If you're facing outstanding tax debt that you cannot pay, you may want to consider looking into an Offer in Compromise from the IRS. Specifically, an Offer in Compromise is an option offered from the IRS to qualifying individuals that allows them to settle tax debt for less than what they actually owe.
Unfortunately, there seem to be a lot of misunderstandings about Offers in Compromise; many people falsely believe that these are seldom accepted by the IRS. In reality, it is estimated that the current acceptance rate is over 40%, with the average dollar amount of a settlement reaching more than $10,000.
If you're worried about your inability to pay tax debt, knowing the basic qualifications of an IRS Offer in Compromise and what to expect from the application process can be extremely helpful moving forward.
How to Know if You Qualify
Generally, there are three factors that are considered by the IRS when somebody applies for an Offer in Compromise. Most commonly, the IRS must have a belief that you will not be able to pay your tax debt off at any point in the near future. This means that your financial situation is probably not going to improve anytime soon and that the IRS would not likely be successful in forcing collections on you.
At the end of the day, the IRS needs to believe they are getting a fair deal — so if you have any potential to pay your debt at any point in the near future, you may not qualify.
You might also qualify for an Offer in Compromise if there is doubt as to your actual tax liability; if you have documentation proving that you owe less in taxes than the IRS believes to be true, or if an assessor has made a mistake on your reporting, you may be more likely to have an Offer in Compromise accepted by the IRS.
Finally, if paying your tax bill would create a significant financial hardship, you may also qualify for an Offer in Compromise. Of course, proving financial hardship can sometimes be a challenge.
In addition to all of these considerations, there are several other eligibility requirements that you must meet in order to qualify for an Offer in Compromise:
- You must pay the application fee
- You must have filed all of your required tax returns
- You cannot be going through a bankruptcy at the time of filing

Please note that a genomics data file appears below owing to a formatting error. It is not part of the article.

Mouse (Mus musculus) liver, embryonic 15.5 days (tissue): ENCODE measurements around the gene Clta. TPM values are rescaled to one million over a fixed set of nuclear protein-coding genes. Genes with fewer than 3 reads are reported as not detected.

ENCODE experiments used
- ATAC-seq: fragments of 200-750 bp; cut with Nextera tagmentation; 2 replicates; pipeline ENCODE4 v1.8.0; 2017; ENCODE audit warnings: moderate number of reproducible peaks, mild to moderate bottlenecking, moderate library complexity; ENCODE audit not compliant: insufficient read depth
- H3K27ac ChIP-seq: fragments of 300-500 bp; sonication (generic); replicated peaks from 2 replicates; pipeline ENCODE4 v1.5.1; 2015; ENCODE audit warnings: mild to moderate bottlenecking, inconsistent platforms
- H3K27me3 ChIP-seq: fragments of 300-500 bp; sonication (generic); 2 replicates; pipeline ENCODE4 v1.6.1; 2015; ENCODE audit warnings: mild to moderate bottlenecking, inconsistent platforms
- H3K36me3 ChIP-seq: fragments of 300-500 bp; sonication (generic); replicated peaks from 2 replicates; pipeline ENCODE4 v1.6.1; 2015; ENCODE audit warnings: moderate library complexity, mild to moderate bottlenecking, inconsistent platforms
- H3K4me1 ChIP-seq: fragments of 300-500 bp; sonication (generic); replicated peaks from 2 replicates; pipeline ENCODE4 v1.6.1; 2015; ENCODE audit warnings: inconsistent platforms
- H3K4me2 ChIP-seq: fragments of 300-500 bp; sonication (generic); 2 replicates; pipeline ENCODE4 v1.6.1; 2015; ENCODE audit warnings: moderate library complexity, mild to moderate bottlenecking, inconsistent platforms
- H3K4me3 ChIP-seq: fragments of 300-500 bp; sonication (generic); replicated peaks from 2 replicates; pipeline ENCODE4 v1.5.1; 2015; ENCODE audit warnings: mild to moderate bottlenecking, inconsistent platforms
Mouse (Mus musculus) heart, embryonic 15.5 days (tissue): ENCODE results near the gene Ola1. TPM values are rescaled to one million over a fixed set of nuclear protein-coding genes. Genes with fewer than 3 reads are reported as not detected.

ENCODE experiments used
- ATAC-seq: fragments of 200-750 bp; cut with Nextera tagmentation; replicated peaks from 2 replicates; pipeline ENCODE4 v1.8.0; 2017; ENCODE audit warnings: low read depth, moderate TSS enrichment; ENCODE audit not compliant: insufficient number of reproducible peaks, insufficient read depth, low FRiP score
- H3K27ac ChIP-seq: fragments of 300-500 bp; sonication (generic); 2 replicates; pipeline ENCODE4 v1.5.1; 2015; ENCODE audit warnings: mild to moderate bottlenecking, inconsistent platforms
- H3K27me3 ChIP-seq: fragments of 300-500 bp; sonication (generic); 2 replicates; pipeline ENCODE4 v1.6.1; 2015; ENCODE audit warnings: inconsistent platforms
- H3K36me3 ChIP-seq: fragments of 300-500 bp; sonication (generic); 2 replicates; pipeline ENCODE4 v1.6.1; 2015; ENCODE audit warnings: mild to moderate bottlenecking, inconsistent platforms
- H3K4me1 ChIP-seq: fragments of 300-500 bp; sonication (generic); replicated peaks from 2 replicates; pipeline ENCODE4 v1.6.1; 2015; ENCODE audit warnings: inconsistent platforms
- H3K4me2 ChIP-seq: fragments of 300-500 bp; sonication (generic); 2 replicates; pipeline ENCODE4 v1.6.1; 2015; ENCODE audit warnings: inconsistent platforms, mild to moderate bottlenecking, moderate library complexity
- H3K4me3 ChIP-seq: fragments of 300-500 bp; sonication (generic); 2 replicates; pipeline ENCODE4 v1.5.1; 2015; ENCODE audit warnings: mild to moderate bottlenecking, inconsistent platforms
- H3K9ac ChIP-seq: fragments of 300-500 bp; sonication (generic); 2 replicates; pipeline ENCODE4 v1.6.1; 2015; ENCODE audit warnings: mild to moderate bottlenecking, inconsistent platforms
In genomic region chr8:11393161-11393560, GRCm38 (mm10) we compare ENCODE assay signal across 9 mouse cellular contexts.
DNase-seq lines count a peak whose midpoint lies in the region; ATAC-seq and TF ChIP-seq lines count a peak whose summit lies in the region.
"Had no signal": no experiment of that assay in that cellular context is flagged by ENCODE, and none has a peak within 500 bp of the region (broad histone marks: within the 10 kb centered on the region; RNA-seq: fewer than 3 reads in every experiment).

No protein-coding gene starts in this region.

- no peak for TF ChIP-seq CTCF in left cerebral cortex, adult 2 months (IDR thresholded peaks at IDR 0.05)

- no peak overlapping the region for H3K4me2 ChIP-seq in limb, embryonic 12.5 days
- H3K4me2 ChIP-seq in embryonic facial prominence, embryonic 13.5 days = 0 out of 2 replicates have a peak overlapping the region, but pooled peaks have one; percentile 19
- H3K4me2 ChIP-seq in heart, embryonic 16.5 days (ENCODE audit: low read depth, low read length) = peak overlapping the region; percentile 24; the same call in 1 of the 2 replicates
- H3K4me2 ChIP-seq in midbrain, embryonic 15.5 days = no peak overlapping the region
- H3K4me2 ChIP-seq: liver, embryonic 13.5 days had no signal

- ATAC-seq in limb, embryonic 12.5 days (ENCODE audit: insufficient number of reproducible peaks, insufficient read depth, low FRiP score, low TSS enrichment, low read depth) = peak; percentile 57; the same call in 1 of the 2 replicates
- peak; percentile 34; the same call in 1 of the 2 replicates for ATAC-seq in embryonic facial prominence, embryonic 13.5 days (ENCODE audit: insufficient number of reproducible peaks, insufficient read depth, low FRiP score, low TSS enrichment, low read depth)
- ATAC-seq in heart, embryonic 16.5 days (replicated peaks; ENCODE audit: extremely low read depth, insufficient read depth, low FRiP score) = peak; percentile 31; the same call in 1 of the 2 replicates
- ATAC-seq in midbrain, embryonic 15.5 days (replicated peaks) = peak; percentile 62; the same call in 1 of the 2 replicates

- You must submit all required documentation
What to Expect From the Process
One of the most complicated aspects of going through the application process for an IRS Offer in Compromise is filling out and submitting all the required paperwork. There are several documents you may need to complete to even be considered for an Offer in Compromise, including:
- IRS Form 433-A - this form requires information on your assets, liabilities, expenses, and income to determine your Reasonable Collection Potential.
- IRS Form 433-B - this form needs to be filled out for businesses applying for an Offer in Compromise.
- IRS Form 656 - use this form to apply for an Offer in Compromise so long as there are no doubts as to your tax liability.
- IRS Form 656-L - use this form to apply if you are disputing your tax liability to the IRS.
In addition to completing these official forms as part of the application process, you will also need to provide some documentation, such as:
- health care statements
- bank and credit card statements
- investment information
- proof of living expenses
- car loan, mortgage, and similar loan statements
- copies of related tax returns
Working With a Tax Professional Can Help
As you can probably see, the process of determining your eligibility and applying for an Offer in Compromise with the IRS can be quite time consuming and complex. This is where it can be helpful to consult with a tax professional for assistance. A qualified and experienced tax professional will be able to assess your current tax situation and give you a better idea as to whether or not going through the Offer in Compromise application process is worth your time and efforts.
If so, he or she will also be able to assist you with the application process, ensuring that you're filling out the correct forms and that you submit all required documentation as well. This can increase your chances of reaching a successful offer with the IRS and take a lot of the stress and burden off your chest.
Even if you don't qualify for an Offer in Compromise, your tax professional may be able to assist you in figuring out other alternatives for making your tax payment more financially manageable for you. This might include options to work out a payment/installment program with the IRS, among other options.
The Bottom Line
Overall, getting an Offer in Compromise accepted by the IRS is nearly a 50/50 shot — but if you meet the eligibility requirements and take the time to correctly submit all paperwork and documentation, your chances of reaching an offer are high. And the best way to get the help you need in gathering this documentation and submitting this paperwork is to consult with an experienced tax professional, so reach out to yours today. If you don't already have a tax professional that you can turn to, schedule a consultation with one at your earliest convenience to get the ball rolling.